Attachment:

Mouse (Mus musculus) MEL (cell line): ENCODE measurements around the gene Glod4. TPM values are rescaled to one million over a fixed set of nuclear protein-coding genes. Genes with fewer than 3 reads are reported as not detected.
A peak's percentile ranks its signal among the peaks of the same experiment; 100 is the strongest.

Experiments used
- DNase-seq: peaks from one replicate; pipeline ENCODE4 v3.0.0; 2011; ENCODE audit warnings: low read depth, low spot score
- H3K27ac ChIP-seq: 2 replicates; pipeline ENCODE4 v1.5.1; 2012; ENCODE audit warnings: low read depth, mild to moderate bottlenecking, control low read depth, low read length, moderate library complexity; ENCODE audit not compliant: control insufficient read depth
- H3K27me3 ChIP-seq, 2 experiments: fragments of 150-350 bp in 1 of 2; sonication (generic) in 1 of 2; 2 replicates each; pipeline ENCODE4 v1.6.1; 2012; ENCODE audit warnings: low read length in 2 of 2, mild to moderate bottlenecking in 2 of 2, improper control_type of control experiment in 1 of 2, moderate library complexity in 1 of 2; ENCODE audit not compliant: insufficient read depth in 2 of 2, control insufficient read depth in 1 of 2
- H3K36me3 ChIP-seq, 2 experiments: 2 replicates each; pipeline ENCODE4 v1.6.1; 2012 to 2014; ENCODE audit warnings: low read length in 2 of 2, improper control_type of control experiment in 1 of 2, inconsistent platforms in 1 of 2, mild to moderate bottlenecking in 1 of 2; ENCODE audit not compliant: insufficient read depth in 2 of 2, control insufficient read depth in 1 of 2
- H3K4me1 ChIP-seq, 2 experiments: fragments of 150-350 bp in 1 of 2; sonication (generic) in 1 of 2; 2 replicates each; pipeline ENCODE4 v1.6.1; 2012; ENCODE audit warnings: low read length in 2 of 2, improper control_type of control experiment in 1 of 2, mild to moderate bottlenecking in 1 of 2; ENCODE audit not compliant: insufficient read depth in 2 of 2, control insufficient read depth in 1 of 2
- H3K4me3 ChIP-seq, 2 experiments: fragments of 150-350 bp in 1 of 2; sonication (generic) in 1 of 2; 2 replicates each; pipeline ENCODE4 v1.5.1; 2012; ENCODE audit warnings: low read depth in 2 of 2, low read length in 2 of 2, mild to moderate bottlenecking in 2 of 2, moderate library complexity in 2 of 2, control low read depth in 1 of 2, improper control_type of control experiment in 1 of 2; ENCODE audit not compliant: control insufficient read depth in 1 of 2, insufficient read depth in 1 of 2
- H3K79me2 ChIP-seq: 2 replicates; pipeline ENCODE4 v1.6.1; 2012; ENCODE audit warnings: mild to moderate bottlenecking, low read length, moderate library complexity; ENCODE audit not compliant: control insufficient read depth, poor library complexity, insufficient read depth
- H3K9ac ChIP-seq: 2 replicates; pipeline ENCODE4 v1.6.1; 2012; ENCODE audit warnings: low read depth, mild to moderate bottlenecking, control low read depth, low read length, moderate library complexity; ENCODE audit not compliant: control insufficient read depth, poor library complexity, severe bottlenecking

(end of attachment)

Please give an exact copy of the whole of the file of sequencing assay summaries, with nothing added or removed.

Mouse (Mus musculus) MEL (cell line): ENCODE measurements around the gene Glod4. TPM values are rescaled to one million over a fixed set of nuclear protein-coding genes. Genes with fewer than 3 reads are reported as not detected.
A peak's percentile ranks its signal among the peaks of the same experiment; 100 is the strongest.

Experiments used
- DNase-seq: peaks from one replicate; pipeline ENCODE4 v3.0.0; 2011; ENCODE audit warnings: low read depth, low spot score
- H3K27ac ChIP-seq: 2 replicates; pipeline ENCODE4 v1.5.1; 2012; ENCODE audit warnings: low read depth, mild to moderate bottlenecking, control low read depth, low read length, moderate library complexity; ENCODE audit not compliant: control insufficient read depth
- H3K27me3 ChIP-seq, 2 experiments: fragments of 150-350 bp in 1 of 2; sonication (generic) in 1 of 2; 2 replicates each; pipeline ENCODE4 v1.6.1; 2012; ENCODE audit warnings: low read length in 2 of 2, mild to moderate bottlenecking in 2 of 2, improper control_type of control experiment in 1 of 2, moderate library complexity in 1 of 2; ENCODE audit not compliant: insufficient read depth in 2 of 2, control insufficient read depth in 1 of 2
- H3K36me3 ChIP-seq, 2 experiments: 2 replicates each; pipeline ENCODE4 v1.6.1; 2012 to 2014; ENCODE audit warnings: low read length in 2 of 2, improper control_type of control experiment in 1 of 2, inconsistent platforms in 1 of 2, mild to moderate bottlenecking in 1 of 2; ENCODE audit not compliant: insufficient read depth in 2 of 2, control insufficient read depth in 1 of 2
- H3K4me1 ChIP-seq, 2 experiments: fragments of 150-350 bp in 1 of 2; sonication (generic) in 1 of 2; 2 replicates each; pipeline ENCODE4 v1.6.1; 2012; ENCODE audit warnings: low read length in 2 of 2, improper control_type of control experiment in 1 of 2, mild to moderate bottlenecking in 1 of 2; ENCODE audit not compliant: insufficient read depth in 2 of 2, control insufficient read depth in 1 of 2
- H3K4me3 ChIP-seq, 2 experiments: fragments of 150-350 bp in 1 of 2; sonication (generic) in 1 of 2; 2 replicates each; pipeline ENCODE4 v1.5.1; 2012; ENCODE audit warnings: low read depth in 2 of 2, low read length in 2 of 2, mild to moderate bottlenecking in 2 of 2, moderate library complexity in 2 of 2, control low read depth in 1 of 2, improper control_type of control experiment in 1 of 2; ENCODE audit not compliant: control insufficient read depth in 1 of 2, insufficient read depth in 1 of 2
- H3K79me2 ChIP-seq: 2 replicates; pipeline ENCODE4 v1.6.1; 2012; ENCODE audit warnings: mild to moderate bottlenecking, low read length, moderate library complexity; ENCODE audit not compliant: control insufficient read depth, poor library complexity, insufficient read depth
- H3K9ac ChIP-seq: 2 replicates; pipeline ENCODE4 v1.6.1; 2012; ENCODE audit warnings: low read depth, mild to moderate bottlenecking, control low read depth, low read length, moderate library complexity; ENCODE audit not compliant: control insufficient read depth, poor library complexity, severe bottlenecking